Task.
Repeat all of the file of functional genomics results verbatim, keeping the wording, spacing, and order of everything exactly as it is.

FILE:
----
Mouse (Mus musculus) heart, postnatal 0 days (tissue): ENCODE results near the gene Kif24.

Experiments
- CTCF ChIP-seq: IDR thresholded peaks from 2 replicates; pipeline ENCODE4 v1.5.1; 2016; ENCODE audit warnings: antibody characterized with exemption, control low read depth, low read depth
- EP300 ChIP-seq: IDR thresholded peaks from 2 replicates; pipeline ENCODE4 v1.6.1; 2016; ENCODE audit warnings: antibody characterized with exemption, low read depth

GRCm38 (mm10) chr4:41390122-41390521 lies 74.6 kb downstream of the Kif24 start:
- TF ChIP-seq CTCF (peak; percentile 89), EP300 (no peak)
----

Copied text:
Mouse (Mus musculus) heart, postnatal 0 days (tissue): ENCODE results near the gene Kif24.

Experiments
- CTCF ChIP-seq: IDR thresholded peaks from 2 replicates; pipeline ENCODE4 v1.5.1; 2016; ENCODE audit warnings: antibody characterized with exemption, control low read depth, low read depth
- EP300 ChIP-seq: IDR thresholded peaks from 2 replicates; pipeline ENCODE4 v1.6.1; 2016; ENCODE audit warnings: antibody characterized with exemption, low read depth

GRCm38 (mm10) chr4:41390122-41390521 lies 74.6 kb downstream of the Kif24 start:
- TF ChIP-seq CTCF (peak; percentile 89), EP300 (no peak)